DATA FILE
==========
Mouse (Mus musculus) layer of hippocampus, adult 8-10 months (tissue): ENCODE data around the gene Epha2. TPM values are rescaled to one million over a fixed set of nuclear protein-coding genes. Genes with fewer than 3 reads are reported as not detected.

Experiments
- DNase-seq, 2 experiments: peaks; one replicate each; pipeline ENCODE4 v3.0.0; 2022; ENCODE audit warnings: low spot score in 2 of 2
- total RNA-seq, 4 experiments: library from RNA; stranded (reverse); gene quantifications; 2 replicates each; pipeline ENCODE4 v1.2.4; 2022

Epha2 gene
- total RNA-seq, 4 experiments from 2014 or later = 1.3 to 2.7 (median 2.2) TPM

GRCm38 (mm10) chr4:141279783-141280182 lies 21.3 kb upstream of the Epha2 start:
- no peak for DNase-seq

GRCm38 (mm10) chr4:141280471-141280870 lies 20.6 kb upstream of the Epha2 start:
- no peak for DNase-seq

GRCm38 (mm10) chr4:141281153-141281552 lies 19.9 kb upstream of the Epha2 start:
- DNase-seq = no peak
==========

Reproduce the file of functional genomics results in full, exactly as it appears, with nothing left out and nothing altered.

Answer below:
Mouse (Mus musculus) layer of hippocampus, adult 8-10 months (tissue): ENCODE data around the gene Epha2. TPM values are rescaled to one million over a fixed set of nuclear protein-coding genes. Genes with fewer than 3 reads are reported as not detected.

Experiments
- DNase-seq, 2 experiments: peaks; one replicate each; pipeline ENCODE4 v3.0.0; 2022; ENCODE audit warnings: low spot score in 2 of 2
- total RNA-seq, 4 experiments: library from RNA; stranded (reverse); gene quantifications; 2 replicates each; pipeline ENCODE4 v1.2.4; 2022

Epha2 gene
- total RNA-seq, 4 experiments from 2014 or later = 1.3 to 2.7 (median 2.2) TPM

GRCm38 (mm10) chr4:141279783-141280182 lies 21.3 kb upstream of the Epha2 start:
- no peak for DNase-seq

GRCm38 (mm10) chr4:141280471-141280870 lies 20.6 kb upstream of the Epha2 start:
- no peak for DNase-seq

GRCm38 (mm10) chr4:141281153-141281552 lies 19.9 kb upstream of the Epha2 start:
- DNase-seq = no peak